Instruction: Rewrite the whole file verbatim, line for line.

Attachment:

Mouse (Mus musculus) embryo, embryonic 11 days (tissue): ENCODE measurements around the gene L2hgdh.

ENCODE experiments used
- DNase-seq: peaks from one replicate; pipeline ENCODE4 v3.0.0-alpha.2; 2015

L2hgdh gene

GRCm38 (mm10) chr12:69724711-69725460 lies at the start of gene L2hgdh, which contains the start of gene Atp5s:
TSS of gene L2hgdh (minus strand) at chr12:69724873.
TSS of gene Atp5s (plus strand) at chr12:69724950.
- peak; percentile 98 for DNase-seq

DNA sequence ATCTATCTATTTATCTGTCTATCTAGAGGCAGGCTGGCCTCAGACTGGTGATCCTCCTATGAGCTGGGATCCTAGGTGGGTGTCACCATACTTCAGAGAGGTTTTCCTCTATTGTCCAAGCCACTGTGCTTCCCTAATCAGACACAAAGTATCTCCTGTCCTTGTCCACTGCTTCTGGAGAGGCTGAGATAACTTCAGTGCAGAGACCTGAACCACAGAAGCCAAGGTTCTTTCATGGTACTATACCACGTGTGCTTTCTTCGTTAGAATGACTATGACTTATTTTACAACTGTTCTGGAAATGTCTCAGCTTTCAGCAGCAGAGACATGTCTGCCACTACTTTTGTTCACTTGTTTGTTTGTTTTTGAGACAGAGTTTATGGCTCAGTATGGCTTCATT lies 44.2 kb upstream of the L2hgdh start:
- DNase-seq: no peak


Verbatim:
Mouse (Mus musculus) embryo, embryonic 11 days (tissue): ENCODE measurements around the gene L2hgdh.

ENCODE experiments used
- DNase-seq: peaks from one replicate; pipeline ENCODE4 v3.0.0-alpha.2; 2015

L2hgdh gene

GRCm38 (mm10) chr12:69724711-69725460 lies at the start of gene L2hgdh, which contains the start of gene Atp5s:
TSS of gene L2hgdh (minus strand) at chr12:69724873.
TSS of gene Atp5s (plus strand) at chr12:69724950.
- peak; percentile 98 for DNase-seq

DNA sequence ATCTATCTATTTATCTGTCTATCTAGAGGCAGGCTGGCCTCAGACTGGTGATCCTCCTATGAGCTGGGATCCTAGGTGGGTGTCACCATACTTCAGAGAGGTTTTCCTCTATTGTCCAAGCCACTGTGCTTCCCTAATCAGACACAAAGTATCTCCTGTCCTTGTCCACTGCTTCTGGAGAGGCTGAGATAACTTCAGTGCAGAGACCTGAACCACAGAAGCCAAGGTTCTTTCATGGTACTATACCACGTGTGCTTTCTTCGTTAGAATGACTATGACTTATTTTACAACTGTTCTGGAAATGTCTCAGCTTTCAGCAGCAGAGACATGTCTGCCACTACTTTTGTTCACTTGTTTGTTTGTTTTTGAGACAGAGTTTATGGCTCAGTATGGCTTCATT lies 44.2 kb upstream of the L2hgdh start:
- DNase-seq: no peak